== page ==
I'm not saying what my ideas are, because I don't know myself. That's for others to decide. I don't rely on categories and labels to tell me what is or is not real. Like RAW says, all perception is a gamble.

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But the big difference is, again, that it is supported by evidence.
The two slit experiment, to me, shows that it my not supported by evidence. Science is rife with the history of accepted doctrines which someone pokes a hole in. (You've seen James Burke's outstanding series 'The Day the Universe Changed' I presume?) This is the story of science. It's never been anything else. Evidence is misleading. So is intuition.

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What predictions do you make that we could verify and isn't explainable by any other scientific theory?
again, "Subjectivity, communication, expression, order, negentropy, teleology, perception, creativity, the possibility of life, the possibility of consciousness, qualia...etc."

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It's ironic that you are smart enough to see this trait in others, but not enough to see it in yourself.
I'm not reaffirming conventional wisdom though. I'm not trying to shoot down QM because I don't like it - I think it's cool.. muon-neutrinos, quark charm... I love it. I just love the unmistakable validity of consciousness and subjectivity more. If I had to bet whether an antiparticle of a W Boson was real or Bozo the Clown was real, I would probably have to go with the evidence of the tv show of the Clown.

Everything that QM tells us seems to be related to what we are using to measure it...so why not just admit that it's the activity within the measuring device that we are measuring?
"That which we call reality arises in the last analysis from the posing of yes–no questions and the registering of equipment-evoked responses; in short, that all things physical are information-theoretic in origin and that this is a participatory universe."
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Offline penkie

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Re: "The odds of life are too low for it to just have happened" refuted
« Reply #152 on: July 15, 2010, 09:15:43 AM »
The two slit experiment, to me, shows that it my not supported by evidence. Science is rife with the history of accepted doctrines which someone pokes a hole in. (You've seen James Burke's outstanding series 'The Day the Universe Changed' I presume?) This is the story of science. It's never been anything else. Evidence is misleading. So is intuition.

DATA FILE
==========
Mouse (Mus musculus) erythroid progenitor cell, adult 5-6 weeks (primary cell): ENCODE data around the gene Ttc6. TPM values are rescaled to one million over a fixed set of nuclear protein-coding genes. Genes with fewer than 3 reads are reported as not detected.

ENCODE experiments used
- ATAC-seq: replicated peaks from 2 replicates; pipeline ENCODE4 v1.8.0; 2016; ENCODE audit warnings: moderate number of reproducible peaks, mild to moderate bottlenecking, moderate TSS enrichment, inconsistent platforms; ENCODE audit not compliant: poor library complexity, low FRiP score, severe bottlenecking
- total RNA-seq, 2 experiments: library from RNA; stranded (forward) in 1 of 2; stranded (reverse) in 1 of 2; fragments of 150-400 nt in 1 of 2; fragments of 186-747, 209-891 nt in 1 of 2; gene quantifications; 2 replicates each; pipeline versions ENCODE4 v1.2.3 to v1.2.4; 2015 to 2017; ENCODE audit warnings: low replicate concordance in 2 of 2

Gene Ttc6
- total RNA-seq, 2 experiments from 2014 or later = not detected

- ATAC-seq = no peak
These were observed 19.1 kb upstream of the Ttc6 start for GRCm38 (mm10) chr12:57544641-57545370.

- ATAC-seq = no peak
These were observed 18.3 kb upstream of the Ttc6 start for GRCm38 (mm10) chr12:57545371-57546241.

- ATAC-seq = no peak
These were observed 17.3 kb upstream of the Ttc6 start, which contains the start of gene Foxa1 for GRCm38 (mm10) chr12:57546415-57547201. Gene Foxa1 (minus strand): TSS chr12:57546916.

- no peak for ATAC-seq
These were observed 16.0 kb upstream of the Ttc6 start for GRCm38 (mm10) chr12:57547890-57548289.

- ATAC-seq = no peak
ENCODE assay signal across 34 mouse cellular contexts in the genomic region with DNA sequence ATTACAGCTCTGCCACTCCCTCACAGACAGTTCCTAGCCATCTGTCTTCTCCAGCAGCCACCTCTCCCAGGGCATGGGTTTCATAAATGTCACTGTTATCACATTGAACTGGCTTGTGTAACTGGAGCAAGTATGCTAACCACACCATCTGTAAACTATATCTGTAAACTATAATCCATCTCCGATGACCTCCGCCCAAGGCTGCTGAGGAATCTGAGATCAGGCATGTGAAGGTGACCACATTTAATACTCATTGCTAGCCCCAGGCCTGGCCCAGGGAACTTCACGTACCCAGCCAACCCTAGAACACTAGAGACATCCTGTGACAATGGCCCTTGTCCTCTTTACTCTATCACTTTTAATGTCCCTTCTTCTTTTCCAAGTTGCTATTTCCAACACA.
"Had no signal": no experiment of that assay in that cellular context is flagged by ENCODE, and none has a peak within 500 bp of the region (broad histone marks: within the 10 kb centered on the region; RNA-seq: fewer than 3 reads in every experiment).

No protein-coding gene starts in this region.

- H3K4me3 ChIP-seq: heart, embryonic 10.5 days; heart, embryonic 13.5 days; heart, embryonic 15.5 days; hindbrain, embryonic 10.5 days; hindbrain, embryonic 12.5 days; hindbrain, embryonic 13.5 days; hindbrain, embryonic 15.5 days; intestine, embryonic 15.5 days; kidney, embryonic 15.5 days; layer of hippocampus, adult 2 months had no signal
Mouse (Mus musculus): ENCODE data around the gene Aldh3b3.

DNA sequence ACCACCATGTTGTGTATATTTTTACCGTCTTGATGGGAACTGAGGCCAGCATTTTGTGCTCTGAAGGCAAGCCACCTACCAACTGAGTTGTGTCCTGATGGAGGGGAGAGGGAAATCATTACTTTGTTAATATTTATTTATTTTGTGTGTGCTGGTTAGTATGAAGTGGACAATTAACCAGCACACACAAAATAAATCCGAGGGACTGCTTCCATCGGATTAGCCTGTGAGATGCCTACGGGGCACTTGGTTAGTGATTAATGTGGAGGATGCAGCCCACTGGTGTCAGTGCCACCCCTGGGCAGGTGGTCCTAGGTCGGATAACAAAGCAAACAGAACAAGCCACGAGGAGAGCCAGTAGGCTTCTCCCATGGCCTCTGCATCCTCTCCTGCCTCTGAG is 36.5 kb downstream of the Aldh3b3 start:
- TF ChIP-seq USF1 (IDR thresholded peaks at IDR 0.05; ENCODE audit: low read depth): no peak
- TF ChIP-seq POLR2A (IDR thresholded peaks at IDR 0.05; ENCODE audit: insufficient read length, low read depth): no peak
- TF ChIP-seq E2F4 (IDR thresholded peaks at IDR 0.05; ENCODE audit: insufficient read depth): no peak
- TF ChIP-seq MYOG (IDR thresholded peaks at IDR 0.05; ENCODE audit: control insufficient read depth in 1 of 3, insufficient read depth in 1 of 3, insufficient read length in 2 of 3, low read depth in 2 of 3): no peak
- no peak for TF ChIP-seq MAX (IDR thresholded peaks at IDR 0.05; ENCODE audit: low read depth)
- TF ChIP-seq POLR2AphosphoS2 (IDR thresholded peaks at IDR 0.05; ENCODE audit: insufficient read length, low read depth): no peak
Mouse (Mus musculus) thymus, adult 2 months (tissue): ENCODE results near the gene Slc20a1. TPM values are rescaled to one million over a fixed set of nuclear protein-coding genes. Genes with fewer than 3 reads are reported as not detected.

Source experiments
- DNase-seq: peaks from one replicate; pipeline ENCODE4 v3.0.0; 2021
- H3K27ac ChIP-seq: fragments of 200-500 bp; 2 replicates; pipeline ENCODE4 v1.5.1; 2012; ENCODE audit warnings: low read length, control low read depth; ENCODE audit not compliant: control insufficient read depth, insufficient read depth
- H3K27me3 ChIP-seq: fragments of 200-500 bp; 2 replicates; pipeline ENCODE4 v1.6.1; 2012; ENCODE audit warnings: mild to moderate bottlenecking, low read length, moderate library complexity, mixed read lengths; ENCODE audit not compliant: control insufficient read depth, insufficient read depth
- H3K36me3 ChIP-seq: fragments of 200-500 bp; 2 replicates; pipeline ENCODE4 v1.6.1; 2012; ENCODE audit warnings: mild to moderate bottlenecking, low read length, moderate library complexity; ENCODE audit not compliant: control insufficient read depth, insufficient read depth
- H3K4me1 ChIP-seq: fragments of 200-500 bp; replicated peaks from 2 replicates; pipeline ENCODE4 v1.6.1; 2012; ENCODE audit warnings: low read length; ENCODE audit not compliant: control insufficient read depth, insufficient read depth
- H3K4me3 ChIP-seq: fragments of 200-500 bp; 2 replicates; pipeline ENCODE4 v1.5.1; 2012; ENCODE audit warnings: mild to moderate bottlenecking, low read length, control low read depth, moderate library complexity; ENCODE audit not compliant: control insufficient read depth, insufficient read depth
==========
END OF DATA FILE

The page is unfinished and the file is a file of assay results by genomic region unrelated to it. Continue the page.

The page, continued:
I have had enough of this fruitless discussion. Just one thing, please note that quantum mechanics did not only explain the results of current results, but also correctly predicted properties of matter that were not known at the time, but later have been fully confirmed. Like Quantum entanglement. How does your semi-theory explain that?
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Offline Immediacracy

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Re: "The odds of life are too low for it to just have happened" refuted
« Reply #153 on: July 15, 2010, 09:26:11 AM »
Immediacracy, because I'm sure you will come up with a long confusing nonsensical reply that explains that you really are totally right and we just don't understand, again.... please look into the crackpot index. Every positive number resulting from a test indicates a cranky theory. I think you score points for item numbers 6, 7, 9, 14, 16, 17, 19, 26, 34 and 36.

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6. 5 points for using a thought experiment that contradicts the results of a widely accepted real experiment.
I'm not contradicting results, I enthusiastically support them, I'm just providing an alternate interpretation of them.

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7. 5 points for each word in all capital letters (except for those with defective keyboards).
I only use all caps when it's an acronym. That's not what they're talking about. This is a what a crank looks like.

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14. 10 points for each claim that quantum mechanics is fundamentally misguided (without good evidence).
I admit that my idea qualifies there, but I think the very fact that QM is believed to be misguided have to do with the possibility that in some way...it is.

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16. 10 points for arguing that a current well-established theory is "only a theory", as if this were somehow a point against it.
I have never, to my knowledge, looked at or expressed well-established theories on the grounds that it's "only a theory".